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A new metacarpophalangeal joint replacement arthroplasty

Pylios, Theodoros (2010)
Ph.D. thesis, University of Birmingham.

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Abstract

The metacarpophalangeal joint is vital for hand function. It is frequently affected by rheumatoid arthritis or osteoarthritis and in some cases the diseased joint is replaced with an implant. The past and current metacarpophalangeal joint replacements can be divided into three main categories: hinge implants, flexible implants and surface replacement implants. There is some frustration among hand surgeons as these implants fail in vivo in comparison with the replacement of larger joints such as the hip or knee. The aim of this study was a new design concept for the replacement of the diseased metacarpophalangeal joint. The biomechanics of the diseased rather than the normal metacarpophalangeal joint have been considered during the design requirements procedure. Retrospective analysis of the past and present designs has been considered. Following selection of the concept of the new metacarpophalangeal joint replacement design well established methods like lubrication analysis and contact stress analysis studies, laboratory wear tests and finite element analysis studies have been used for the evaluation of the final design. In this study a new metacarpophalangeal joint replacement has been proposed. The new implant is intended to provide a functional range of motion, sustain the forces that a diseased joint experiences and provide pain relief for the patient. The new proposed metacarpophalangeal joint replacement design tries to combine the benefits of a one piece flexible implant with those of a surface replacement implant design that utilizes the soft layered concept which has been proposed for larger synovial joints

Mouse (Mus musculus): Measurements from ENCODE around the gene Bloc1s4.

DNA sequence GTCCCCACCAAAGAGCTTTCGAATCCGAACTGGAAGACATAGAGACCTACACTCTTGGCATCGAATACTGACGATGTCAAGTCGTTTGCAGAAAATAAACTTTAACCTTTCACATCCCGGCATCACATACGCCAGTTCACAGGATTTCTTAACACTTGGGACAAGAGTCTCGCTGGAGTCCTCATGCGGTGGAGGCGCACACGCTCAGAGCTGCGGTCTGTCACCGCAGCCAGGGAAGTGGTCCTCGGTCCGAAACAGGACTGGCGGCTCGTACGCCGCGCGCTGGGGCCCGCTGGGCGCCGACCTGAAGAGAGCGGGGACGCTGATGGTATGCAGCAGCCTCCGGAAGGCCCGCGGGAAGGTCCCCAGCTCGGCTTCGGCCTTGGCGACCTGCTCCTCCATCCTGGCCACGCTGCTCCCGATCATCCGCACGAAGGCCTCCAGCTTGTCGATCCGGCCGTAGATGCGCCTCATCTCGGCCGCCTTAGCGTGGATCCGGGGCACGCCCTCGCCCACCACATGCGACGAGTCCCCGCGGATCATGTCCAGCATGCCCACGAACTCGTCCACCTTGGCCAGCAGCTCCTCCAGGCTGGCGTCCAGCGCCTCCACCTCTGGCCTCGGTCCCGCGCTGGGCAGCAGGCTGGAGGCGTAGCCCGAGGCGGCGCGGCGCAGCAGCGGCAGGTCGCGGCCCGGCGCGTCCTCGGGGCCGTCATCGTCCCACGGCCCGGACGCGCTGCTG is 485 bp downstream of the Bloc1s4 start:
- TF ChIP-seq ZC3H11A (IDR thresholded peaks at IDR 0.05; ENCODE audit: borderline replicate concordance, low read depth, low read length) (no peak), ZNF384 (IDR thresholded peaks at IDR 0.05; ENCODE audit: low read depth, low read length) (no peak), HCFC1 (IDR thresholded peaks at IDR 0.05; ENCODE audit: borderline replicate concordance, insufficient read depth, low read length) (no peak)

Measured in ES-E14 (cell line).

Type of Work:Ph.D. thesis.
Supervisor(s):Shepherd, Duncan E. T.
School/Faculty:Colleges (2008 onwards) > College of Engineering & Physical Sciences
Department:Department of Mechanical Engineering
Subjects:TJ Mechanical engineering and machinery
RD Surgery
Institution:University of Birmingham
ID Code:1004
This unpublished thesis/dissertation is copyright of the author and/or third parties. The intellectual property rights of the author or third parties in respect of this work are as defined by The Copyright Designs and Patents Act 1988 or as modified by any successor legislation. Any use made of information contained in this thesis/dissertation must be in accordance with that legislation and must be properly acknowledged. Further distribution or reproduction in any format is prohibited without the permission of the copyright holder.
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